Dans le but d’améliorer la santé des populations, à l’instar d’autres pays de la région, le Bénin a adopté plusieurs stratégies et programmes tels que le Programme Elargi de Vaccination et des Soins de Santé Primaires (PEV/SSP), le Programme National de Lutte contre le Paludisme (PNLP), la Prise en charge Intégrée des Maladies de l’Enfant (PCIME), Santé Maternelle et Infantile (SMI), … Ceux-ci ont mobilisé différentes ressources tant nationales qu’internationales à travers le budget de l’Etat et l’appui des Partenaires Techniques et Financiers. L’évolution des indicateurs en matière de santé et de développement des communautés montre que les interventions visant le niveau communautaire sont conçues et mises en oeuvre avec une faible participation de ces dernières.
In 1989, the Republic of Benin was facing a great social and
economical crisis. Civil servants of all the sectors in public
administration were on strike. People did not know where to
go for their health care. Salaries were not paid for more than
six months and life for the general population was very dificult.
The country was about to degenerate into civil war as a
result of the civil unrest in the country.
Thanks to the assistance from the French, and Canadian
and American Mennonite missionaries, the Bethesda Health
Centre was started in 1990 with US$ 1,000 granted by theses
partners. Today, the Health Centre of Bethesda has expanded
and has become a large Hospital in Cotonou. It hosts each
year about 100,000 patients and has developed the department
of paediatrics, ophthalmology, stomatology, cardiology,
obstetrical gynaecology, X-rays, etc. The Hospital has also
put in place an AIDS service which has been promoted by the
government to the status of an AIDS Treatment Centre.
In an integrated vision, Bethesda has established other departments.
In 1993, the Sanitation department was established
to implement sanitation and environmentally-friendly
projects aimed at reducing the high incidence of some diseases
frequently treated at the hospital. In 1996, the decision
was made to establish a micro-inance department called
PEBCo. This initiative, which currently has 10,000 clients,
uses community savings to promote income-generating activities.
Since many women were obliged to use the loans for
family needs (health care, children schooling, etc.), they were
unable to reimburse them as planned. Hence the Bethesda
non-government organization (NGO) recently began an initiative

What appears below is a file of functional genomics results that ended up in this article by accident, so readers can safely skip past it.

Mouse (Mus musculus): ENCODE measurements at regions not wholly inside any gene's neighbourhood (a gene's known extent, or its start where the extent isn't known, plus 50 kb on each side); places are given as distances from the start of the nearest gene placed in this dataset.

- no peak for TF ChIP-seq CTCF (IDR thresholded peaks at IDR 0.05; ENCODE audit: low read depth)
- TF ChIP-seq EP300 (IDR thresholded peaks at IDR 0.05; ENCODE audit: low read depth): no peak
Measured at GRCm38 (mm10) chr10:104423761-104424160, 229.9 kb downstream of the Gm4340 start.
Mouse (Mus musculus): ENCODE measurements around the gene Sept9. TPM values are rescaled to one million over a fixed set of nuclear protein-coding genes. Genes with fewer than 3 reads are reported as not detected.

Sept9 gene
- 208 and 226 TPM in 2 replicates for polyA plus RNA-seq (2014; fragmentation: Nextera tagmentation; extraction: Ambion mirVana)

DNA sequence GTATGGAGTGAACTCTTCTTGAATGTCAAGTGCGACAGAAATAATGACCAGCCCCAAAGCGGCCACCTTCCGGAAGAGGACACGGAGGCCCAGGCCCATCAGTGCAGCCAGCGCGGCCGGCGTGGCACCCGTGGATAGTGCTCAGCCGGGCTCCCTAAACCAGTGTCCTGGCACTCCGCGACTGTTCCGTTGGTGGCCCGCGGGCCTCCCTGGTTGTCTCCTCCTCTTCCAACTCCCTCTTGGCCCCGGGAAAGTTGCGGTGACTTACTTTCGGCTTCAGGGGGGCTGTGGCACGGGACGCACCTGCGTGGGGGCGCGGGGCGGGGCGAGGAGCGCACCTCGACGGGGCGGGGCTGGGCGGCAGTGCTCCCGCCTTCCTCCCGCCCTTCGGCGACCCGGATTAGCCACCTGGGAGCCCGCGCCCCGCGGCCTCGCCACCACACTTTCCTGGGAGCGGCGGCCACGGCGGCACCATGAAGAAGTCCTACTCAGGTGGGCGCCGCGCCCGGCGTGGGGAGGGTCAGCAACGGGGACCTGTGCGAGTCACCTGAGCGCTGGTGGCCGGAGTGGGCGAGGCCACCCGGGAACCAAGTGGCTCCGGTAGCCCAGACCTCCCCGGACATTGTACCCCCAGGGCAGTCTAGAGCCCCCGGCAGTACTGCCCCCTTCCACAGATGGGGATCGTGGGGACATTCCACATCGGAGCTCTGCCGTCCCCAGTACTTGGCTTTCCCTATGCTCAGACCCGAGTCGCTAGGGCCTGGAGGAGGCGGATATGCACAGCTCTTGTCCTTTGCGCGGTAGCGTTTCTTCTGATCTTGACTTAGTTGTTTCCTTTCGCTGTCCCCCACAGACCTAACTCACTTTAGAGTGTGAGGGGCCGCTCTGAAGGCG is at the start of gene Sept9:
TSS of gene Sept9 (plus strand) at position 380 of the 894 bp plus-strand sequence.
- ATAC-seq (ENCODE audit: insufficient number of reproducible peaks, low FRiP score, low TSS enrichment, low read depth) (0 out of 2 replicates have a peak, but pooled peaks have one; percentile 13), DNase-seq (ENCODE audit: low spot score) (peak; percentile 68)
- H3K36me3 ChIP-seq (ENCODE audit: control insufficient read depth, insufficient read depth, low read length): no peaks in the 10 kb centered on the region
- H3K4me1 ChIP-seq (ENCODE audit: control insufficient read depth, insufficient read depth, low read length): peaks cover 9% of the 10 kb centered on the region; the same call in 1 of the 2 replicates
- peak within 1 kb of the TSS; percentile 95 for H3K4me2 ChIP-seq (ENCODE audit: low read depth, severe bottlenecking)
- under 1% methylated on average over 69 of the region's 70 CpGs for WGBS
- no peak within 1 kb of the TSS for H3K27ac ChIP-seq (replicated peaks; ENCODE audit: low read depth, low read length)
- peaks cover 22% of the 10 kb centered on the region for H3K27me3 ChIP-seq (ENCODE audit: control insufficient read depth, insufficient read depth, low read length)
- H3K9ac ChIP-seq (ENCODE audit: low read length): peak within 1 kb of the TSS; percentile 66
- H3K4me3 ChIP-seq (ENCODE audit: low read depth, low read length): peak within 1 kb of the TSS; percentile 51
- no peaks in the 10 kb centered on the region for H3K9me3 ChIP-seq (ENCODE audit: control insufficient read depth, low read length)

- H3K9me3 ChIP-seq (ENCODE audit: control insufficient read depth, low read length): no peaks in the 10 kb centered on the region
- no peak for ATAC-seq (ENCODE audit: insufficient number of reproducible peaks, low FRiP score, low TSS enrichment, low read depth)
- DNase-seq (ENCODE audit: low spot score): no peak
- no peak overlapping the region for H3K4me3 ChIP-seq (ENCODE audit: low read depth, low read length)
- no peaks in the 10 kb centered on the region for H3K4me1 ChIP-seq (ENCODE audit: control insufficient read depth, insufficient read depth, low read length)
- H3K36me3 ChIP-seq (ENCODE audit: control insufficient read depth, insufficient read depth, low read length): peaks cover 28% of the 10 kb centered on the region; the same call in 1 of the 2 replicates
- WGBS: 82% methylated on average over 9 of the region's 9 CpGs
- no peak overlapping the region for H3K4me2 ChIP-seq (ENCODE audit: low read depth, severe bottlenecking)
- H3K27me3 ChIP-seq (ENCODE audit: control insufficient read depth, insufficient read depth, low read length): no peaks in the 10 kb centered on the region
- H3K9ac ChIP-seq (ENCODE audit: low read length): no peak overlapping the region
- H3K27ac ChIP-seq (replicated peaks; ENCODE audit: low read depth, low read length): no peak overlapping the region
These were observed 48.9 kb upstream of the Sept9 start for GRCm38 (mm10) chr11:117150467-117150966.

to provide a community-based health insurance option
for the population in 2006. There are now 12,000 members.
This paper focuses on the presentation of Benin and the program,
but also describes how the project could be better improved
and what were its beneits and impacts.
Field Actions Science Reports
The journal of field actions
Vol. 4 | 2010
Plan Benin used the Integrated Management for Child Illnesses (IMCI) framework in creating the project "Collaborative Approach to Community based Malaria Prevention.” The project targeted 20 pilot villages in the communes of Aplahoué and Djakotomey, with the goal of reducing maternal and infant mortality related to malaria in the Couffo district. In order to assess the effects of the project on the beneficiary communities, the evaluation was initiated to measure the progress and the perfomance outcomes achieved at the end of the pilot stage. The evaluation was conducted from March to April 2009.
New data on tuberculosis trends in 202 countries
TB remains one of the top 10 causes of death worldwide. Millions of people continue to fall sick from TB each year. The Global TB Report 2019 provides a comprehensive and up-to-date assessment of the TB epidemic, and progress in the response, at global, regional and country levels. It features data on disease trends and the response to the epidemic in 202 countries and territories.
The Global Report includes trends in TB incidence and mortality, data on case detection and treatment results for TB, multidrug-resistant TB (MDR-TB), TB/HIV, TB prevention, universal health coverage as well as financing. It presents progress towards targets set at the first-ever United Nations General Assembly high-level meeting on TB in 2018, that brought together heads of state, as well as the targets of the WHO End TB Strategy and the Sustainable Development Goals.
The report also includes an overview of pipelines for new TB diagnostics, drugs and vaccines. Additionally, it outlines a monitoring framework that features data on SDG indicators that can be used to identify key influences on the TB epidemic at national level and inform the multi-sectoral actions required to end the TB epidemic